So I have another odd question for the group.
We have been running file based replication for a solid 10 years within this one database I'm maintaining. Every time a user replicates from off-site, the last thing we do is copy their individual replication log that we generate each time using the -o and -v switches. We replace it each time on the users machine and copy it to our consolidated log directory. So they only have a copy of their latest log file and it gets replaced each time they run replication.
Now, on the server side, we keep a consolidated log of EVERYTHING that gets replicated up to the consolidated database. It's allowed us to chase down errors that we could then fix via our resolve update triggers. Life was wonderful!!
Uhhh.... That was until our consolidated log file reached the size of 2,051,388KB.
Now I have the wonderful issue that I don't have an editor that will open the log file. So yes, I'm guessing I need to find something that can split this file in half, or shave a chunk off of it, and then save half of it. Save the other half, etc. You get the picture.
So I've tried notepad and notepad++ to open the log file. I'm on a 64bit machine with 8 gig of RAM. No luck.
Anybody aware of any editors that would open a file this big? The replication engine obviously has no problem continuing to append the current content onto the end of the file.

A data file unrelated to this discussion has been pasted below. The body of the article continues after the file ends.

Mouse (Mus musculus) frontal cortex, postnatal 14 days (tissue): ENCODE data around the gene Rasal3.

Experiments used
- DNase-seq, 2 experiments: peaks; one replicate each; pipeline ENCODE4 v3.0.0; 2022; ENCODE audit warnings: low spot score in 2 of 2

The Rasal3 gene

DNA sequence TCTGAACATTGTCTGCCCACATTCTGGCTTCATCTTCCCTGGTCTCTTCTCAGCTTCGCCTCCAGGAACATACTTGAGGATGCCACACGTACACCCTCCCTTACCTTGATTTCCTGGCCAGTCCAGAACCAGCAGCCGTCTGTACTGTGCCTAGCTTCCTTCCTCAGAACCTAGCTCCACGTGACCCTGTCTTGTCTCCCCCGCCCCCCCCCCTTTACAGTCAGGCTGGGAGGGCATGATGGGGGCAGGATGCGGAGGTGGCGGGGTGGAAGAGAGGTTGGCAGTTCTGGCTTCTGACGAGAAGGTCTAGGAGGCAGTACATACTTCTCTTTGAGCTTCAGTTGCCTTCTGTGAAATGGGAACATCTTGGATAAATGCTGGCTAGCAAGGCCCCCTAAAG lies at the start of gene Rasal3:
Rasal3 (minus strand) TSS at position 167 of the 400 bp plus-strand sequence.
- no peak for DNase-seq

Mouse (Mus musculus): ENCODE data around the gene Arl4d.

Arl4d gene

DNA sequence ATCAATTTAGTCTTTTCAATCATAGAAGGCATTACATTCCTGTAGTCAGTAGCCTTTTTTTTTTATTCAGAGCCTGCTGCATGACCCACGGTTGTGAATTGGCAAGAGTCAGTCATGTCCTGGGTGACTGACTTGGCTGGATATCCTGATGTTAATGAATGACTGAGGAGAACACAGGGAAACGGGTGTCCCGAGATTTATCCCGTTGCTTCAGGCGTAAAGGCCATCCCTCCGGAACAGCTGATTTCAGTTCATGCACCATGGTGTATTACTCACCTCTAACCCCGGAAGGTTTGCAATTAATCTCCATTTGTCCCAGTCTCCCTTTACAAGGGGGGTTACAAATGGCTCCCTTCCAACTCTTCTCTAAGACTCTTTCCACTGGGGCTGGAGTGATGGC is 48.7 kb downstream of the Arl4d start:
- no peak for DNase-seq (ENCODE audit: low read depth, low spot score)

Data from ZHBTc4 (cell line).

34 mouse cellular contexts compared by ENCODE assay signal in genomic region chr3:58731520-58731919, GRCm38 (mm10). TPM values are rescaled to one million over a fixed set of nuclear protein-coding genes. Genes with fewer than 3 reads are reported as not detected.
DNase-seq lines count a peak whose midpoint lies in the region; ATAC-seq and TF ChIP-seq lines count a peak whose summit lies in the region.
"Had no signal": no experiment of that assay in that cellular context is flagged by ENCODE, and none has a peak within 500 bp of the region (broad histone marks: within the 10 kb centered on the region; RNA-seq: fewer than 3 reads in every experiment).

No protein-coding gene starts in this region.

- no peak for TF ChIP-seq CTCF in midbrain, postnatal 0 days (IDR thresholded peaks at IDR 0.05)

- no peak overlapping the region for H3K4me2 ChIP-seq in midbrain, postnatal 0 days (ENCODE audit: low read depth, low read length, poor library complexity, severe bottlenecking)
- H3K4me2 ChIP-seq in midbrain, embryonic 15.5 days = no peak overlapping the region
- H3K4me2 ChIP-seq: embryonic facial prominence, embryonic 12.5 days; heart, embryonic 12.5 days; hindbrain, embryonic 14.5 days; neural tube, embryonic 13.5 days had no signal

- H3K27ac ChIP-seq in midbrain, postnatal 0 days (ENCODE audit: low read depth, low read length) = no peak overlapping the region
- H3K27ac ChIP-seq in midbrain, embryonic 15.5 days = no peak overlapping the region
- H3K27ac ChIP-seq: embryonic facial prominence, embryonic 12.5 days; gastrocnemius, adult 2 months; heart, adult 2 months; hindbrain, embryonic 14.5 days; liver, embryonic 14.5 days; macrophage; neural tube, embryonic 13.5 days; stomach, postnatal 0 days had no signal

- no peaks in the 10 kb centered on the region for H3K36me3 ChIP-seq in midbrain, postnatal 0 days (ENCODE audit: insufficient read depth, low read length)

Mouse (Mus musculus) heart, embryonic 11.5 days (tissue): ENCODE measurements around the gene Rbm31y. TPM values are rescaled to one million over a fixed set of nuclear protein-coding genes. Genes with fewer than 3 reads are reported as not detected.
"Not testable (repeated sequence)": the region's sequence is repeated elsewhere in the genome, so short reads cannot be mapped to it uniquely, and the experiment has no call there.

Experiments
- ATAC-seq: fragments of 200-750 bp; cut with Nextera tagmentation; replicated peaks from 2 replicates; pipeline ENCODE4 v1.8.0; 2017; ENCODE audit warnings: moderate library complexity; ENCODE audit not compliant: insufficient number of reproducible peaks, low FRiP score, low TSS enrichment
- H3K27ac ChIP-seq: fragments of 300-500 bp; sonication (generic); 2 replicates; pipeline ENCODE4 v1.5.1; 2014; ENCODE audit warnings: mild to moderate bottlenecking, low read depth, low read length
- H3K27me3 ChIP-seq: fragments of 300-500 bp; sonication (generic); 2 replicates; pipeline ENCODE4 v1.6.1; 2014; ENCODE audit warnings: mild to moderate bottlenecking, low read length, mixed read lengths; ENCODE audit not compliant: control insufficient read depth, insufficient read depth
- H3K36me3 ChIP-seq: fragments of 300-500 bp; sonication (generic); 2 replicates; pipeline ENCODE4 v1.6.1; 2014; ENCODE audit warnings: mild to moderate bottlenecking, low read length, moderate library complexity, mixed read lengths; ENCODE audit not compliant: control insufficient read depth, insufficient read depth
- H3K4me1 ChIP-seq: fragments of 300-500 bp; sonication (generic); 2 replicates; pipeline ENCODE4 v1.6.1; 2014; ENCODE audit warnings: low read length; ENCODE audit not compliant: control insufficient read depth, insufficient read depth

Anywho... Just curious if anybody is aware of an editor that could open up file this large.
Thanks everyone! :)
asked 23 Jun '15, 19:17
Steps to fix the transaction log
For example: F:\Temp>
Type > dbeng50.exe software.db You may need to type in the full path to your dbeng50 executable if sqlany50 is not in your system path. For example: "C:\Program Files\sqlany50\win32\dbeng50.exe" dbfilename.db
Note: This step will start the database server without the transaction log for the first time.
Note: This step will fix the database server.
Note: This step will connect to the database and write a new transaction log.
Note: You can adjust the file so that it no longer uses a transaction log.
answered 17 Jul '15, 03:18
Opens the file a bit at a time and should be good for up to 10GB logs. We have used a similar one for large translated transaction logs, (I know you are talking about replication logs but the principal applies) ;)
EDIT: That one is not as good as I thought.
The one mentioned here: http://www.rizalalmashoor.com/blog/large-text-file-viewer/ (which is the one we used before) does the job beautifully. Unfortunately the website links is no longer operational. I have it though and can put it on a ftp for you if you want it - it's freeware?!?!